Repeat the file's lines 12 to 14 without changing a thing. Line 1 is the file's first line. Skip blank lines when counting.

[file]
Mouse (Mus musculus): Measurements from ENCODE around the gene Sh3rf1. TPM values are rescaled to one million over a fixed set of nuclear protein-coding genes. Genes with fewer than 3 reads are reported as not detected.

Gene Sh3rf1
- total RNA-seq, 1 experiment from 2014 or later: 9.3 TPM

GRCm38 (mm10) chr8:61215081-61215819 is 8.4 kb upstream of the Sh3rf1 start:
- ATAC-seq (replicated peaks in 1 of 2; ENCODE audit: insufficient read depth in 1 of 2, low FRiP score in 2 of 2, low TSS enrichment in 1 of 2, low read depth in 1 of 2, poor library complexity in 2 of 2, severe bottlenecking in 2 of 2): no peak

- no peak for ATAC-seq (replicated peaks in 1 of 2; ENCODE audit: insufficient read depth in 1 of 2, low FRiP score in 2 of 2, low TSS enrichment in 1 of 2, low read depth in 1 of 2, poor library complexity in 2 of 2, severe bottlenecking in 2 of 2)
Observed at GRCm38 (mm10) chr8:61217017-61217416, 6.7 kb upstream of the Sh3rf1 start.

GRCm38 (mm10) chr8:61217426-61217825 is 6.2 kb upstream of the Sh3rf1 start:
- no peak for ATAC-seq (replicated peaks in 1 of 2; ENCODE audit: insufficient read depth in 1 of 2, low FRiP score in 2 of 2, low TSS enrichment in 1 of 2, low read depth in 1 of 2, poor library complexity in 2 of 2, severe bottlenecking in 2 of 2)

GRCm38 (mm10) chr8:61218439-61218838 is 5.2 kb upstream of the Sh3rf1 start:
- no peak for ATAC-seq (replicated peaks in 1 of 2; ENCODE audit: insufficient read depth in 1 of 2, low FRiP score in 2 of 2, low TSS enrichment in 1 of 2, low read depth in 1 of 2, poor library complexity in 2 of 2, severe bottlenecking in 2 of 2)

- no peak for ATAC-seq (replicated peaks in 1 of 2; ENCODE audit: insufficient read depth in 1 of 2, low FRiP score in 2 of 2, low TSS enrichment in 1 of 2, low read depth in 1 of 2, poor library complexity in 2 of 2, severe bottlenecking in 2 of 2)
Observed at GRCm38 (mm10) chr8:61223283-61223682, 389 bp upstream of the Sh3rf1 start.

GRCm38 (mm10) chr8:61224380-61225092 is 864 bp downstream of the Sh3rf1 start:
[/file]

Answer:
- no peak for ATAC-seq (replicated peaks in 1 of 2; ENCODE audit: insufficient read depth in 1 of 2, low FRiP score in 2 of 2, low TSS enrichment in 1 of 2, low read depth in 1 of 2, poor library complexity in 2 of 2, severe bottlenecking in 2 of 2)
Observed at GRCm38 (mm10) chr8:61223283-61223682, 389 bp upstream of the Sh3rf1 start.

GRCm38 (mm10) chr8:61224380-61225092 is 864 bp downstream of the Sh3rf1 start: